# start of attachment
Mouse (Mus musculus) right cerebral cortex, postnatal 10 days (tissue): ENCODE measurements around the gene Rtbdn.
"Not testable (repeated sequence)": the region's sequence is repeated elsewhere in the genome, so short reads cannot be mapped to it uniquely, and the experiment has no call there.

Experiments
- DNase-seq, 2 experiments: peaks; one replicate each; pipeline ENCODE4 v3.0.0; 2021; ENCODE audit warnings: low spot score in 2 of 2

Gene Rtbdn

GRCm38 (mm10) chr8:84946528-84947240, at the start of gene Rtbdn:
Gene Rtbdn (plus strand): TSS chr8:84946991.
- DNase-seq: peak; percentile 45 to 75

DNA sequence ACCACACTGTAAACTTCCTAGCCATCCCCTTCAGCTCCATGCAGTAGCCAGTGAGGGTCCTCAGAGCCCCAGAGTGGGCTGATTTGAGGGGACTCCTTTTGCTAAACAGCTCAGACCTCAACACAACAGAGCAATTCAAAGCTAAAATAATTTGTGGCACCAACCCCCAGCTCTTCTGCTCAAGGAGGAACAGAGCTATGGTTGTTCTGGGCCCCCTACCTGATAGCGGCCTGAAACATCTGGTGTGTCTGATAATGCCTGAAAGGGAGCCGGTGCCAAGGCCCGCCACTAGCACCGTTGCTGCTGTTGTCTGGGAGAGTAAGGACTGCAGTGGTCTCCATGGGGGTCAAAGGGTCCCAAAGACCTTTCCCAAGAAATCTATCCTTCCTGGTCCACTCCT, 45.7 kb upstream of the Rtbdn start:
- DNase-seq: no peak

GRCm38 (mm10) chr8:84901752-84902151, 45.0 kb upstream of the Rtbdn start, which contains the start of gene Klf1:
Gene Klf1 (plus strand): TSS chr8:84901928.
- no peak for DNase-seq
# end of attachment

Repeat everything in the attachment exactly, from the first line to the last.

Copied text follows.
Mouse (Mus musculus) right cerebral cortex, postnatal 10 days (tissue): ENCODE measurements around the gene Rtbdn.
"Not testable (repeated sequence)": the region's sequence is repeated elsewhere in the genome, so short reads cannot be mapped to it uniquely, and the experiment has no call there.

Experiments
- DNase-seq, 2 experiments: peaks; one replicate each; pipeline ENCODE4 v3.0.0; 2021; ENCODE audit warnings: low spot score in 2 of 2

Gene Rtbdn

GRCm38 (mm10) chr8:84946528-84947240, at the start of gene Rtbdn:
Gene Rtbdn (plus strand): TSS chr8:84946991.
- DNase-seq: peak; percentile 45 to 75

DNA sequence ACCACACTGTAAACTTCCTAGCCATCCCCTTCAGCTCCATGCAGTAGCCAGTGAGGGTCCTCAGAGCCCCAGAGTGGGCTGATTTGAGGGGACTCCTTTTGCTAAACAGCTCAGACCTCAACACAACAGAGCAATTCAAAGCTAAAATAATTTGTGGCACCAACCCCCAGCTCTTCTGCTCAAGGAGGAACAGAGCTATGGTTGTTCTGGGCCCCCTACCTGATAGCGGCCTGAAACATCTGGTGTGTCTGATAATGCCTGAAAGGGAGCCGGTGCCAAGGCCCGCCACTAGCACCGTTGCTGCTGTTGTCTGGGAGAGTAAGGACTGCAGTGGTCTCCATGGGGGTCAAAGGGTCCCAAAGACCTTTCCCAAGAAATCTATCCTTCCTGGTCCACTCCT, 45.7 kb upstream of the Rtbdn start:
- DNase-seq: no peak

GRCm38 (mm10) chr8:84901752-84902151, 45.0 kb upstream of the Rtbdn start, which contains the start of gene Klf1:
Gene Klf1 (plus strand): TSS chr8:84901928.
- no peak for DNase-seq